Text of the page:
Hyaluronic acid injections are used in medical spas to fill in wrinkles. But taking hyaluronic acid supplements may actually be a more effective solution. For one thing, hyaluronic acid supplements may have a longer-lasting effect than injections. Plus: hyaluronic acid supplements are more natural, and offer a less invasive way to deliver this important compound into the skin.
Clinical studies have shown that hyaluronic supplements have the ability to increase the skin’s moisture content, resulting in a dramatic improvement the skin’s appearance among patients with dry and rough skin.
How much do you need? The dosage used in the clinical trials was 120 mg daily. Look for supplements that offer “highly bioavailable” hyaluronic acid.
Silicon is an essential element needed for the normal growth and development of skin, hair, and nails—which require healthy collagen formation. Studies show that BioSil, a highly bioavailable and stabilized form of silicon, increases levels of hydroxyproline, an amino acid involved in collagen and elastin production.
Scientists from the University of Brussels in Belgium conducted a 20-week double-blind study involving 50 women (ages 40 to 65) with signs of sun damage and premature aging. Half received 10 mg of BioSil and the other half a placebo. The BioSil group experienced a 30 percent improvement in shallow, fine lines, a 55 percent increase in skin elasticity, and a significant reduction in brittle nails and hair.
How much do you need? A typical dosage of silicon is 5 mg twice daily.
Bestselling health author and Better Nutrition columnist Michael T. Murray, ND, shares his personal health secrets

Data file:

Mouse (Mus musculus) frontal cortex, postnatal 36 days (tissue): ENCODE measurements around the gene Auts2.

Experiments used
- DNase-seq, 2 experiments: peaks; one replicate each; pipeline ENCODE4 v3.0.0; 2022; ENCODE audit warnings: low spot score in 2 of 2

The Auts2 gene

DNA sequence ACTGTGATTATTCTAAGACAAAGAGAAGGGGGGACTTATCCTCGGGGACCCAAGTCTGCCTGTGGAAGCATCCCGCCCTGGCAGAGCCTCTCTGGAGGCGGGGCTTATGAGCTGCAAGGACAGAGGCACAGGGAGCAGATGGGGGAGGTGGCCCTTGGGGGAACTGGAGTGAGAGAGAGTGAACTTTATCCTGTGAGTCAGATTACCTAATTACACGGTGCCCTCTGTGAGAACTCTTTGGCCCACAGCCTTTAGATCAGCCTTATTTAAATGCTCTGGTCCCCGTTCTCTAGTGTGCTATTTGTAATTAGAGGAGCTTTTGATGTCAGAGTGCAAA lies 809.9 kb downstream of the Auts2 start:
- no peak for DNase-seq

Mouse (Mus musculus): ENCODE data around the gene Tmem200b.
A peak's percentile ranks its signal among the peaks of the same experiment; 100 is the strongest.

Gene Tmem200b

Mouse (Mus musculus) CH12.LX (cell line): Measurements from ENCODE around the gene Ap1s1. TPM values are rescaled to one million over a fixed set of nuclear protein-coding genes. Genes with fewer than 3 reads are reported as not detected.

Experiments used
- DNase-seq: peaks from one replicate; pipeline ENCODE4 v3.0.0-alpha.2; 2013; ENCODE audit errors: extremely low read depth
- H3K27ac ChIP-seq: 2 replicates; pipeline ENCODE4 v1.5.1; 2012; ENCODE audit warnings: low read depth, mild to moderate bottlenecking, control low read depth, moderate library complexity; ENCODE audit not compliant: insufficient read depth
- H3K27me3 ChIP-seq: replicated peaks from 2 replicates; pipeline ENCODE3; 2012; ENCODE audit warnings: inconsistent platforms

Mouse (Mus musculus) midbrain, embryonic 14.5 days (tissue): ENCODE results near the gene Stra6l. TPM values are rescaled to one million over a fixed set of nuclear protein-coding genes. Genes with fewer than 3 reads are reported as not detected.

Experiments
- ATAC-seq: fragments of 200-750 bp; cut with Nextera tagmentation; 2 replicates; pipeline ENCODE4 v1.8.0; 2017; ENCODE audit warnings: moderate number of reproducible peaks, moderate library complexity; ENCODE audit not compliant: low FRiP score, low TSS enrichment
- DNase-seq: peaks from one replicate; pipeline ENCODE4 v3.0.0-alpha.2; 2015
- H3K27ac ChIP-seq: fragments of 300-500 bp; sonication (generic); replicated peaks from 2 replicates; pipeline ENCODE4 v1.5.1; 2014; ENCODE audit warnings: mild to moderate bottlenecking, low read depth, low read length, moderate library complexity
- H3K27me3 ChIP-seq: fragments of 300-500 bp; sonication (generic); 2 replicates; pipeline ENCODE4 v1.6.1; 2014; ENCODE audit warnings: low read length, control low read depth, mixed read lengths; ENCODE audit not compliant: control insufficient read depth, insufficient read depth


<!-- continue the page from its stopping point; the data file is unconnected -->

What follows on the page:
BN: You’re a vibrant looking 53-year-old. To what do you attribute your youthful looks?
Murray: I think it’s the result of everything that I’ve done consistently for my entire adult life—my diet, attitude, lifestyle, and supplement program for the past 25 years, When you study what causes people to age prematurely, you start to see how everything is connected and why it’s so important to address every facet.
BN: What do you think are some of the most important steps you have taken to slow down the aging process?
Murray: About eight years ago, I started using PGX supplements—a special dietary fiber matrix. A key aspect of fighting the effects of aging is to enhance your body’s sensitivity to insulin and stabilize your blood sugar levels within a narrow range. Nothing does that better than PGX. I credit it for the fact that my lean muscle mass and body fat percentage in my late 40s and 50s are better than any time in my adult life.
BN: What about other supplements?
Murray: In addition to PGX, I take a high-potency multivitamin/multimineral, a “green foods drink,” and a pharmaceutical-grade fish oil, as well as a variety of specialty antioxidants like CoQ10, alpha-lipoic acid, and flavonoid-rich extracts. If you look at cultures where long lives are common, a high intake of flavonoids is one of the common features. For more specific information on what I take and recommend to slow the aging process, visit my website at doctormurray.com.